Combine the 'must-dos' of Fiordland on a guided day trip. Departing Te Anau, the day consists of two different cruises (Lake Te Anau and Milford Sound), a visit to the Te Anau Glowworm caves, guided nature walk, plus the scenery of the world-famous Milford Road.
This is a great opportunity to visit Fiordland National Park, an UNESCO World Heritage Area, and experience two of our most popular trips in one day, accompanied by a local guide. All the elements of the day's itinerary run seamlessly to ensure the best possible experience and maximising your time in this beautiful region.
Cruise across Lake Te Anau to the western shores (this is not accessible by road)
Visit the Te Anau Glowworm Caves
Travel along the world-famous Milford road by small coach
Scenic walk at Lake Gunn (approx. 45 mins leisurely walking) and time for lunch
Travel through the Homer Tunnel (1.2km through the Darran mountain range)
Continue along the Milford Road to Milford Sound (with photo stops)
Note: Photography and video filming are NOT permitted inside the cave. Some bending is required at the caves entrance and steps are involved.
About Te Anau Glowworm Caves
Te Anau Glowworm Caves, Lake Te Anau
The Te Anau Glowworm Caves (part of the Aurora cave system) were discovered on the western shores of Lake Te Anau by Lawson Burrows in 1948. By geological standards the caves are very young (12,000 years) and are still being carved out by the force of the river that flows through them. The result is a twisting network of limestone passages filled with sculpted rock, whirlpools and a roaring underground waterfall. Deep inside the caves, there is a silent hidden grotto inhabited by hundreds of glowworms which in the subterranean darkness produce a glittering display.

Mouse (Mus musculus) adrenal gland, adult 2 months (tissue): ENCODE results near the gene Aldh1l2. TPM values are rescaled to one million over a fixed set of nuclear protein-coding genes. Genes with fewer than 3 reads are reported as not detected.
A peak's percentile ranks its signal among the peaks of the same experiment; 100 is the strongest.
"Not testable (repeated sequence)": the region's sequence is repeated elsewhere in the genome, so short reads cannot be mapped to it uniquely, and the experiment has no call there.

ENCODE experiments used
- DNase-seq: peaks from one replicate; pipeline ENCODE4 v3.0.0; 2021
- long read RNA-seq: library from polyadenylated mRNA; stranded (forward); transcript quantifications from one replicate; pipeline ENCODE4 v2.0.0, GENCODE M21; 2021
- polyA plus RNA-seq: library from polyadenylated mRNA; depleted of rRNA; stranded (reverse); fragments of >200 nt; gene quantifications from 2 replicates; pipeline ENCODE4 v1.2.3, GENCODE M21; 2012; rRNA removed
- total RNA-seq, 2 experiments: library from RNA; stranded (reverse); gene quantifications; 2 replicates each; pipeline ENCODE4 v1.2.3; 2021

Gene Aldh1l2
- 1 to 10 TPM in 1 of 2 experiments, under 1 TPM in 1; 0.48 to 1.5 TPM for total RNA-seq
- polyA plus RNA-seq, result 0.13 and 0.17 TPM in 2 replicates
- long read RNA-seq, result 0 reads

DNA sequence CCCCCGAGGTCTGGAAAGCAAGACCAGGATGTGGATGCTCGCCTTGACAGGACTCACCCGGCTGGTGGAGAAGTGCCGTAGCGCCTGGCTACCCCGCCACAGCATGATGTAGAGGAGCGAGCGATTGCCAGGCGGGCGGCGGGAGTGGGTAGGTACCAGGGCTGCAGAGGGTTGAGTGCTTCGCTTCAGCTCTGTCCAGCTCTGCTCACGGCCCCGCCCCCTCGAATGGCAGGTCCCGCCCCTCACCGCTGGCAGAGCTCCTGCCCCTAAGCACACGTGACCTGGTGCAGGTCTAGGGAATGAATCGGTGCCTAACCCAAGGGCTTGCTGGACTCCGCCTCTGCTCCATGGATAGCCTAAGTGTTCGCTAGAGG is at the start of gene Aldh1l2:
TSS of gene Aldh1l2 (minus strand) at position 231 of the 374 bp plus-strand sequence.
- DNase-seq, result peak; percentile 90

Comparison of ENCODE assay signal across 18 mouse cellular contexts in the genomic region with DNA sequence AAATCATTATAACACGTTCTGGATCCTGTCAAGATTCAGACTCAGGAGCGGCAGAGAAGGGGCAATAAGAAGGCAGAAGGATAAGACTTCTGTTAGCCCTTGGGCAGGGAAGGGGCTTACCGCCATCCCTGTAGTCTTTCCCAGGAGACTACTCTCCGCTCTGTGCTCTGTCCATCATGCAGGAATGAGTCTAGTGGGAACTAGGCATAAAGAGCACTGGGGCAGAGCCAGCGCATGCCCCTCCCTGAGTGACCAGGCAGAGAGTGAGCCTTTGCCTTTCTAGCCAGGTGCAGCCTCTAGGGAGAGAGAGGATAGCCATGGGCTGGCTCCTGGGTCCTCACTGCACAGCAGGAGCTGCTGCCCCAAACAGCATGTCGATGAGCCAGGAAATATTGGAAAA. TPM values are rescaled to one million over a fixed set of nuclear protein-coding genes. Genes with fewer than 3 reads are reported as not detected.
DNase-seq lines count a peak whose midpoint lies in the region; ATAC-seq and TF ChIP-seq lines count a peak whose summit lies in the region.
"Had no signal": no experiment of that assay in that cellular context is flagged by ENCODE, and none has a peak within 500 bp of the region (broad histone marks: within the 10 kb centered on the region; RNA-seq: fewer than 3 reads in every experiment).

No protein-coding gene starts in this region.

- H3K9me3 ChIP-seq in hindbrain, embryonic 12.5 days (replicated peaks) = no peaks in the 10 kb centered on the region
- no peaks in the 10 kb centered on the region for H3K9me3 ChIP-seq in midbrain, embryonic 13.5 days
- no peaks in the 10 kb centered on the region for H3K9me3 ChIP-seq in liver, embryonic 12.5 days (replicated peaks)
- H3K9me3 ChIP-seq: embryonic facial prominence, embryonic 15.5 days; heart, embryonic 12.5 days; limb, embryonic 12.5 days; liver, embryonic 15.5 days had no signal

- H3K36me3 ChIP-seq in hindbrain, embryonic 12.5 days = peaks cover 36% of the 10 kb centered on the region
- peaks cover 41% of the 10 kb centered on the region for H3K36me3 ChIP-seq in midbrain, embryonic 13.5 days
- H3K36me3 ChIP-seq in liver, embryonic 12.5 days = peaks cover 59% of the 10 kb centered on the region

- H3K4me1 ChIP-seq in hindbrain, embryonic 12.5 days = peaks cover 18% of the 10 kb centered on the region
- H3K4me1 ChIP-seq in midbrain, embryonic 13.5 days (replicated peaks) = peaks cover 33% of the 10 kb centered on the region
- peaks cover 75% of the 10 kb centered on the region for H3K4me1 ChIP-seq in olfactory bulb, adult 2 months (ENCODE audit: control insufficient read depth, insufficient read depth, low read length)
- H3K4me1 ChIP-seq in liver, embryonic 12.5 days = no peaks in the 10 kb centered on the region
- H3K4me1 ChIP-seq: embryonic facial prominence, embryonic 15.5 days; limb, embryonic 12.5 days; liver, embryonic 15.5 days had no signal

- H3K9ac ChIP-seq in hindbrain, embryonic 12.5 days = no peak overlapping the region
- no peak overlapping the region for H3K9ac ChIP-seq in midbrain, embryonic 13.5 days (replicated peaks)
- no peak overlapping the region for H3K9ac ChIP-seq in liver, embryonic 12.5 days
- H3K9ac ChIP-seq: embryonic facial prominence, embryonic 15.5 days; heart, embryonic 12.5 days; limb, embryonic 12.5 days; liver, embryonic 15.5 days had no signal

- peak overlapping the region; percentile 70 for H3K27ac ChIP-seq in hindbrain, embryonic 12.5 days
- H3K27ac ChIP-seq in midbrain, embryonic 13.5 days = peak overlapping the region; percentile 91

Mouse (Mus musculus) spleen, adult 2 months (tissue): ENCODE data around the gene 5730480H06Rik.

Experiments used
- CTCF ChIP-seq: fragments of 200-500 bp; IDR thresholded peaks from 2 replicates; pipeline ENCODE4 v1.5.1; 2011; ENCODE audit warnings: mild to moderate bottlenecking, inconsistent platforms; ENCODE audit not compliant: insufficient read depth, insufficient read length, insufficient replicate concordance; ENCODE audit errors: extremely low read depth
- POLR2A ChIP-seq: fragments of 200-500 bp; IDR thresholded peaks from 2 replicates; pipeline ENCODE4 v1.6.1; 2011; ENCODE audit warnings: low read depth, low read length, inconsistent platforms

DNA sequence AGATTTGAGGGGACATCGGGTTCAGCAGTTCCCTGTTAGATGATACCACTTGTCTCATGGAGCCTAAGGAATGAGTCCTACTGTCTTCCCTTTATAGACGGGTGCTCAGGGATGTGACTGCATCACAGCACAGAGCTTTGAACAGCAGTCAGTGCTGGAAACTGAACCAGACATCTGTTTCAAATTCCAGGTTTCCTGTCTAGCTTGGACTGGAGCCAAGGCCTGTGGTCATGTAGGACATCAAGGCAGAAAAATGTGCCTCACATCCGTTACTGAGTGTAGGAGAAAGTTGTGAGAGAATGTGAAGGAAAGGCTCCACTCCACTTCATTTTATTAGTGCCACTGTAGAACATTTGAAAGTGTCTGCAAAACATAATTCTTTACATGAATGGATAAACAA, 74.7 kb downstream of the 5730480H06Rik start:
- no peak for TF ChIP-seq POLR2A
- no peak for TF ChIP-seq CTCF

The Maori name 'Te Ana-au' translates as 'the swirling cave'.
About Lake Gunn
Lake Gunn, Fiordland National Park
Lake Gunn is situated within Fiordland National Park, off the Milford Road in the Eglinton Valley, around 70km from Te Anau. This lake was discovered back in 1861 by George Gunn and David McKellar, two Southland runholders. The west branch of the Eglinton River runs through Lake Gunn and on the western shore is Melita Peak which rises to 1680m.
There is extensive red beech forest, moss covered trees and pebble beaches at the lake edge. There is almost every shade of green amongst the living trees, and flora on the forest floor. Birds such as tomtits, kakariki, riflemen and robins frequent the valley.
About Milford Sound
Milford Sound, Fiordland National Park
Milford Sound is the most well-known and most accessible of all the fiords in New Zealand’s Fiordland National Park, a World Heritage Area. Its 16 kilometre (14 nautical miles) length is lined by sheer rock faces that soar 1,200 metres (3,900 ft) or more from the water. At 1692 metres, the iconic Mitre Peak is a spectacular sight and New Zealand’s most photographed mountain.
Milford Sound is in the heart of a rainforest (annual rainfall is 6,813mm or 268 inches) which creates walls of temporary waterfalls on a wet day receding to just two permanent waterfalls (Lady Bowen Falls and Stirling Falls) in drier conditions.
Glorious on a fine day, Milford Sound’s ethereal, moody beauty in the rain is equally spectacular.
In case you haven't found the information you were looking for, we've put together some of the most common questions our customers ask about our trips. If you need more specific answers, please contact us directly.
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How likely are we to see wildlife in Fiordland?